“This is a public market and always will be, but … it needs some revitalization, renovation, professional management, special events, and things that will attract locals.”
Businessman Steve Varn on plans for him and Hank Holliday to take over management of the City Market. Source: Charleston Regional Business Journal
Election Filings: Round 1
Filings for this year’s local and state elections began last week, with bouts quickly shaping up for the June 10 primary and November’s big dance.
Both Congressmen Henry Brown and Joe Wilson will face primary challengers: Charleston businessman Paul Norris and Phil Black respectively. Lexington conservative Buddy Witherspoon officially filed to challenge Sen. Lindsey Graham in June’s GOP primary. Brown will also face a challenger in November, with Democrat Linda Ketner filing for the seat. And Republican Nancy Harrelson filed to run against Democratic Congressman Jim Clyburn.
In Statehouse races, Mt. Pleasant Councilman Joe Bustos and Isle of Palms Mayor Mike Sottile, both Republicans, filed to represent East Cooper in the seat being vacated by Ben Hagood. Rep. Wallace Scarborough will again face a challenge from Democrats — Anne Petterson-Hutto and Scarborough’s 2006 opponent, Eugene Platt, have both filed in hopes of challenging him in November. Charleston County Council Chairman Tim Scott will be running against Berkeley County Councilman Bill Crosby in the Republican primary for the open District 117 seat that’s shared by the two counties. Sen. Robert Ford will face a Democratic Primary challenge from Dwayne Green. The House seat left vacant by exiting Floyd Breeland will also be fought over in June between Democrats Wendell Gilliard and Clay Middleton. Republican Stephen Smith is hoping to challenge Democratic Rep. David Mack in November.
Charleston County Coroner Rae Wooten is being challenged by fellow Republican Robert Dunlap in June and possibly Democrat Henry Middleton in November. Democrat Colleen Condon will face competition for her County Council seat, with Republicans Joey Douan and Mark Peper looking to challenge her.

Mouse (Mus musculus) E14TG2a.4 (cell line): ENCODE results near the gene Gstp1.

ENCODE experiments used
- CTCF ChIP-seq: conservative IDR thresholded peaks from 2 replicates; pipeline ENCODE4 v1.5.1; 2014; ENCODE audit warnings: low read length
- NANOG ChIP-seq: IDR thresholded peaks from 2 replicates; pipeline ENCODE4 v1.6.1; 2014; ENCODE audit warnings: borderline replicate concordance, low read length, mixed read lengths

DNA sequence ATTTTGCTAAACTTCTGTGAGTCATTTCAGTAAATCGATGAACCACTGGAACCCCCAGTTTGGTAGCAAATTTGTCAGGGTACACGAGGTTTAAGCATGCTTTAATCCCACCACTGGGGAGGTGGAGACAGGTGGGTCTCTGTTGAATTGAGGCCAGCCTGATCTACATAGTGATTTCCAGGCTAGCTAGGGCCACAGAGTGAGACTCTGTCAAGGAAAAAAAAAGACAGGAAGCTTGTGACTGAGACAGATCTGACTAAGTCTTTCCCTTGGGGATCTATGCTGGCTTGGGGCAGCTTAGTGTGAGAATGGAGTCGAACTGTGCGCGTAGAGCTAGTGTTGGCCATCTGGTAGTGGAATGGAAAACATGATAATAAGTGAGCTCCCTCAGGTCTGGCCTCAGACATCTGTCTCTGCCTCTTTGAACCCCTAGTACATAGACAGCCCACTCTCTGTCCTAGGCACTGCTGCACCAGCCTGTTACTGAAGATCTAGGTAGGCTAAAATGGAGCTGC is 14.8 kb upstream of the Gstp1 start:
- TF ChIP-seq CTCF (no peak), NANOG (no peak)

Candidates have until March 30 to file. —Greg Hambrick
Municipal Greed Stalls Sprinkler Bill
On June 19, less than a day after the Sofa Super Store fire killed nine Charleston firefighters, Chief Rusty Thomas was asked if sprinklers would have helped with the fire. He said yes. But when he was asked if sprinklers would have saved the lives of his men — barely able to hold back tears, he couldn’t respond.
In the weeks after the event, Charleston’s water system was taken to task by The Post and Courier for its flagrant over-billing for sprinkler fees in order to underfund other water system costs. Now, similar water systems are blocking a statewide bill that would encourage business owners and residents to install sprinklers.
Sen. Greg Ryberg (R-Aiken) and others scuttled the bill over concerns that it would limit the money they could charge to install the fire sprinkler systems — money they use for other water system needs. —Greg Hambrick
Strong Sentiments Shared On Sewer Debate
Last week’s meeting of the Berkeley-Charleston-Dorchester Council of Government’s Special Wastewater Issues Committee was supposed to result in a recommendation to the COG Board on how to proceed when developers or towns request a private, decentralized wastewater plant, but after two hours of impassioned commentary, they motioned to postpone the decision until April 11.
Proponents say private treatment will help small towns grow and can be more environmentally friendly. Opponents cite a history of failed private plants, raising concerns about who will maintain them and the sprawl they could induce.
“We’re not saying we’re going to be a bunch of cowboys out here running a sewer system when we have no idea how to do it,” said Awendaw Mayor Bill Wallace, a supporter of a proposal for a $28 million private plant in the town of 1,200 residents.
Opponents say the company will need 6,000 new homes just to break even.
Clay Duffie of Mt. Pleasant Waterworks recommended that a government entity oversees any private plants — a notion that many committee members appeared to agree with.
Isaiah Simmons, co-chair of the Awendaw Community Action Group, spoke strongly against a private plant. “The only thing we’re going to bring is hardship to the citizens of that area. This is not going to help the people still using an outhouse,” said Simmons. —Stratton Lawrence
That’s South Carolina’s ranking among the most dangerous states. Of course, officials argued that the state may be unduly penalized because we do such a great job of reporting crimes. Source: The Post and Courier
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